M – I feel I’m still very much learning, due to our heritage, we mainly use diamonds but I would hate to limit myself in that way. It is important that whatever we use it is responsibly sourced and we have very good connections in the trade for this. Each collection has its own signature and technique. For instance, Algorithm, as the name suggests uses a computer algorithm to form a 3 axis structure around gemstones, Digital Nature has a cellular structure influenced by microscopic photography while birdcage uses engineering principles to make very fine but strong structures.
Guy – I love the kaleidoscope of colours that have been presented since evolving from an exclusively diamond environment, although I still adore a bit of carbon!
OD – Do you see an evolution in your work since you have started fine jewelry 3D printing?
M – It’s constantly evolving but as I learn more digital tools, problems can be overcome giving me more and more flexibility to design what I have in my head. I think this has allowed me more storytelling through designs especially in digital nature, which highlights man’s symbiotic relationship with mother earth and our obsession with bio mimicry.
OD – How are you positioning yourself next to the other independant fine jewelers?
M – We are trying to do the opposite, be their nemesis if you will.
G – Our attitude to the historic trade was marred when the establishment initially dismissed our ideas and processes by shunning us from an important design competition. Ten years later they are all trying to do the same thing. F**k, s*d, to hell with them!
OD – Which one of your projects has given you the most satisfaction?
G – This type of question is nearly impossible to answer but a recent example springs to mind. A fan loved our “Digital Nature” design. He also loved (and still does) his wife. He also remembered when he proposed to her fifteen years ago that the symbolism of the moment was reflected in a shell they had picked up on the proposal beach. They had already made a sundial of it. He now wanted us to create a sculpture of our own in precious metal and diamonds. Photos never do jewellery justice but the nuances between the white gold with or without rhodium, with white diamonds, the striations of metal coupled with the energetic twist to their moment, made the piece both entirely personal to GUY&MAX and them. It took many months but he, like us, is a perfectionist and would have been disappointed picking a bejewelled shell off the counter in Barbados.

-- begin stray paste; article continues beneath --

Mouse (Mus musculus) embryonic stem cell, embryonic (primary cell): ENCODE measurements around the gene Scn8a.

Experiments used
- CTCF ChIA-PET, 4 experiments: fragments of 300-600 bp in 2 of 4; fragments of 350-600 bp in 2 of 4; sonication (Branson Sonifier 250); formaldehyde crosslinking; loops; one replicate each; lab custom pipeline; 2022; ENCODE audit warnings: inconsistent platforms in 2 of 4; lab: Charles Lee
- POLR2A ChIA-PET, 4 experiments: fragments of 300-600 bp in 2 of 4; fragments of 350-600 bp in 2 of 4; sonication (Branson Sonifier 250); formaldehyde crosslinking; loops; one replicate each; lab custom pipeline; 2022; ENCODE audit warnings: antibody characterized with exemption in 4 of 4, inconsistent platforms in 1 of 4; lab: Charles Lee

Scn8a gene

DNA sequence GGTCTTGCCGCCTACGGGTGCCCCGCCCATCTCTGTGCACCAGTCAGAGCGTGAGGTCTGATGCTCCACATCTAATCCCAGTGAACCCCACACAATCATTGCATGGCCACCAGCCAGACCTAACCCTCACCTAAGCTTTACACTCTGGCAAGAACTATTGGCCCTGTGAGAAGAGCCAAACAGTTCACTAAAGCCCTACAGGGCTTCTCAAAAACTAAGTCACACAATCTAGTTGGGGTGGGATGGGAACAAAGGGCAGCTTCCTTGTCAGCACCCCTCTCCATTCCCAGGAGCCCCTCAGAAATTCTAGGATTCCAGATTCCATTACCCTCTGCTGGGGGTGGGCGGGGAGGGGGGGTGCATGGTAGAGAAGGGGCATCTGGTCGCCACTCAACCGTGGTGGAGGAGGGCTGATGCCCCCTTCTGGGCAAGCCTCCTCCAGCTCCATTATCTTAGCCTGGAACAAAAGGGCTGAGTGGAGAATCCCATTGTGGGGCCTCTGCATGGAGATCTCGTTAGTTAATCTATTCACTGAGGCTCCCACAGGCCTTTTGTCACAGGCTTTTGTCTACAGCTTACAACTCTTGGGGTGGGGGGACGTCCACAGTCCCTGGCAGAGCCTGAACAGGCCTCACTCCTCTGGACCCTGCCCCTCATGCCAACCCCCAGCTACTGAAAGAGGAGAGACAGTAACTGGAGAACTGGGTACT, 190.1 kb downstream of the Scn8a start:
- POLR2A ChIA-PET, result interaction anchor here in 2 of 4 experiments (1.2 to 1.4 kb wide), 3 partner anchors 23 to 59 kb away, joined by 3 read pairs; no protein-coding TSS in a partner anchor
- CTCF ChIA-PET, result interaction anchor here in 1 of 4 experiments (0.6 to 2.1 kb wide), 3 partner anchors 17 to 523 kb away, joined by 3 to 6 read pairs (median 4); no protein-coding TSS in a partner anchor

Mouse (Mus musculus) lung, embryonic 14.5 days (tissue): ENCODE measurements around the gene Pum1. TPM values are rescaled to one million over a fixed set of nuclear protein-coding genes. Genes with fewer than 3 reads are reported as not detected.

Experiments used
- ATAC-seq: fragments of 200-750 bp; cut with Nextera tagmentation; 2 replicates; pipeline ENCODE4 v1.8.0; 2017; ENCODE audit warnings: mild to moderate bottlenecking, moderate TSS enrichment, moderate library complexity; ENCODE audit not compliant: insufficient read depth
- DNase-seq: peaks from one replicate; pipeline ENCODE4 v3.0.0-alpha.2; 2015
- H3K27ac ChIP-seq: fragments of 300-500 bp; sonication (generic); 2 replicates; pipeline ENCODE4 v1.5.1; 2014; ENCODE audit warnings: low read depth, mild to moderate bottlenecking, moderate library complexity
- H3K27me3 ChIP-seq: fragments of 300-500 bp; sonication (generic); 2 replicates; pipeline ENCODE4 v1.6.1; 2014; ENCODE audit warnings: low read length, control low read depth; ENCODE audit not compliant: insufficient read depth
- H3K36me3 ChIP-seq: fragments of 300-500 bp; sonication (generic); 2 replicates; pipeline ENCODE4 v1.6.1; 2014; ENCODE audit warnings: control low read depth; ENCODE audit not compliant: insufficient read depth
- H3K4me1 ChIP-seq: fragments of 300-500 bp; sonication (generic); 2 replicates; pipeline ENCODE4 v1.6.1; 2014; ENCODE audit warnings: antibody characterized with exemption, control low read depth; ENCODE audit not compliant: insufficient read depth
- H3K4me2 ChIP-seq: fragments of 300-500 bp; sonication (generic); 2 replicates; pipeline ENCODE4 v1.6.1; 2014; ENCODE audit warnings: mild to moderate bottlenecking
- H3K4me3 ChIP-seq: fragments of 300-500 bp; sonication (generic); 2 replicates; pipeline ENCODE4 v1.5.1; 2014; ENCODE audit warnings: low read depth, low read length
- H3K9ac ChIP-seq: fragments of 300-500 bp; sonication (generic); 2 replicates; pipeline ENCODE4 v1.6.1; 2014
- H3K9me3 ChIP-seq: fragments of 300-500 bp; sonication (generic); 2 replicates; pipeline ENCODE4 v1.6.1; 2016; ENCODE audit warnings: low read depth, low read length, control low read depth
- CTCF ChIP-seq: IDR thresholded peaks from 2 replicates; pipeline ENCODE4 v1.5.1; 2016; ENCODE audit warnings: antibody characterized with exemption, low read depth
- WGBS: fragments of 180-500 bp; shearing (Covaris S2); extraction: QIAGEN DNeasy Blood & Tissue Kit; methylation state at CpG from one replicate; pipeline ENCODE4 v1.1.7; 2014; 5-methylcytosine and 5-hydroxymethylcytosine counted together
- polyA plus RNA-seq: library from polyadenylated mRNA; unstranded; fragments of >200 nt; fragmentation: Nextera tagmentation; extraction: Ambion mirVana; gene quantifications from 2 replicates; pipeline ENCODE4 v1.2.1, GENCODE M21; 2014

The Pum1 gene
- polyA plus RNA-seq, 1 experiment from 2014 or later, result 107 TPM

OD – What is your vision of fine jewelry 3D printing?
M – There’s no denying, fine jewellery is a difficult sector at the moment. The audience is shrinking and the number of jewellers is growing. In a world more obsessed by celebrity, true designers are struggling to stand out. We think it is necessary to try different models as luxury is in transitional period with little direction or leadership being offered by the bigger brands.
OD – Has anyone of your customer said anything that struck you?
G – I pen this not one hour from somebody leaving, having spoken of a dream, taking a quantum leap into our virtual reality with excessive doubts, but was blown away by the perfect truth. A truth that will bring the tears of joy and happy laughter that is commonplace at GUY&MAX everyday, for the rest of their lives.
OD – What is your main next ambition?
M – I have a few but would like firstly to spend more time experimenting and less time accounting.
G – Ha! Indeed. When can we leave finance and accounting to the non-artistic experts? I am a vocal export for my brother’s import. Watch this space for many other fascinating ideas and media (is that the Latin plural for mediums?). Who cares? C’mon everybody!